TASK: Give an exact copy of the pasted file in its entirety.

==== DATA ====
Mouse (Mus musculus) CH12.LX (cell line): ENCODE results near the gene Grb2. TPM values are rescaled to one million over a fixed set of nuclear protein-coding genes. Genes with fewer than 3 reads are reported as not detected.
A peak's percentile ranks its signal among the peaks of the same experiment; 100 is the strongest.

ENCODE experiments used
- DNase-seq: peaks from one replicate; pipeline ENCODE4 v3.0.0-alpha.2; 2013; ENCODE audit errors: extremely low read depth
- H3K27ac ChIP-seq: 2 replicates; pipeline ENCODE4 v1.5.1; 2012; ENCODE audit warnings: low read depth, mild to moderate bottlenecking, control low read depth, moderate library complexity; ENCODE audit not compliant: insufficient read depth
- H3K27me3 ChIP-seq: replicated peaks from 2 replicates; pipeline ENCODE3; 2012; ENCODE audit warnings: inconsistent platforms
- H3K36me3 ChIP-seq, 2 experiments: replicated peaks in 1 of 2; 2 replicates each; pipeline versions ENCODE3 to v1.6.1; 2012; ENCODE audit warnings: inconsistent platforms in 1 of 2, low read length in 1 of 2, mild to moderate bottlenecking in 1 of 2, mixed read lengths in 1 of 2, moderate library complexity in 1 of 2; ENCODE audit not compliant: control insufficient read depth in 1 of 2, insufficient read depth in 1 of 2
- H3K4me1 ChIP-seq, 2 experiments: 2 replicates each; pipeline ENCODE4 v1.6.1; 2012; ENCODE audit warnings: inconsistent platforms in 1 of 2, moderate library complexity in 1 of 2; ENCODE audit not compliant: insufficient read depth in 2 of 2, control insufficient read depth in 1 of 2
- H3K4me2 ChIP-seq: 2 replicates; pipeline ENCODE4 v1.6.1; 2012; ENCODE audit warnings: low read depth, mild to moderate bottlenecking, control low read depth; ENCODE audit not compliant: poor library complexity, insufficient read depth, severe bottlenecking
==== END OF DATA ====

Mouse (Mus musculus) CH12.LX (cell line): ENCODE results near the gene Grb2. TPM values are rescaled to one million over a fixed set of nuclear protein-coding genes. Genes with fewer than 3 reads are reported as not detected.
A peak's percentile ranks its signal among the peaks of the same experiment; 100 is the strongest.

ENCODE experiments used
- DNase-seq: peaks from one replicate; pipeline ENCODE4 v3.0.0-alpha.2; 2013; ENCODE audit errors: extremely low read depth
- H3K27ac ChIP-seq: 2 replicates; pipeline ENCODE4 v1.5.1; 2012; ENCODE audit warnings: low read depth, mild to moderate bottlenecking, control low read depth, moderate library complexity; ENCODE audit not compliant: insufficient read depth
- H3K27me3 ChIP-seq: replicated peaks from 2 replicates; pipeline ENCODE3; 2012; ENCODE audit warnings: inconsistent platforms
- H3K36me3 ChIP-seq, 2 experiments: replicated peaks in 1 of 2; 2 replicates each; pipeline versions ENCODE3 to v1.6.1; 2012; ENCODE audit warnings: inconsistent platforms in 1 of 2, low read length in 1 of 2, mild to moderate bottlenecking in 1 of 2, mixed read lengths in 1 of 2, moderate library complexity in 1 of 2; ENCODE audit not compliant: control insufficient read depth in 1 of 2, insufficient read depth in 1 of 2
- H3K4me1 ChIP-seq, 2 experiments: 2 replicates each; pipeline ENCODE4 v1.6.1; 2012; ENCODE audit warnings: inconsistent platforms in 1 of 2, moderate library complexity in 1 of 2; ENCODE audit not compliant: insufficient read depth in 2 of 2, control insufficient read depth in 1 of 2
- H3K4me2 ChIP-seq: 2 replicates; pipeline ENCODE4 v1.6.1; 2012; ENCODE audit warnings: low read depth, mild to moderate bottlenecking, control low read depth; ENCODE audit not compliant: poor library complexity, insufficient read depth, severe bottlenecking